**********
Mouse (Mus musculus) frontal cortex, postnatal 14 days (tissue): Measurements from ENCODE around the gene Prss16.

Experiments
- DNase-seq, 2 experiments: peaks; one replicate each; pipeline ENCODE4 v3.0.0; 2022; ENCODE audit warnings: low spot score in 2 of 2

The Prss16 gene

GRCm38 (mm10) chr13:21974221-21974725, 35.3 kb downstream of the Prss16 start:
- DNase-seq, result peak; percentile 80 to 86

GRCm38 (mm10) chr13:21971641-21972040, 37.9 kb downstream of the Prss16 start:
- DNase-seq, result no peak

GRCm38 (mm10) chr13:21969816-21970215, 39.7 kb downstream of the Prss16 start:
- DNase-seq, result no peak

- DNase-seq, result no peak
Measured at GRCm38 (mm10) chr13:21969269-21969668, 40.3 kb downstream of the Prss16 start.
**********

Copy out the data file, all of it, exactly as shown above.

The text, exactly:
Mouse (Mus musculus) frontal cortex, postnatal 14 days (tissue): Measurements from ENCODE around the gene Prss16.

Experiments
- DNase-seq, 2 experiments: peaks; one replicate each; pipeline ENCODE4 v3.0.0; 2022; ENCODE audit warnings: low spot score in 2 of 2

The Prss16 gene

GRCm38 (mm10) chr13:21974221-21974725, 35.3 kb downstream of the Prss16 start:
- DNase-seq, result peak; percentile 80 to 86

GRCm38 (mm10) chr13:21971641-21972040, 37.9 kb downstream of the Prss16 start:
- DNase-seq, result no peak

GRCm38 (mm10) chr13:21969816-21970215, 39.7 kb downstream of the Prss16 start:
- DNase-seq, result no peak

- DNase-seq, result no peak
Measured at GRCm38 (mm10) chr13:21969269-21969668, 40.3 kb downstream of the Prss16 start.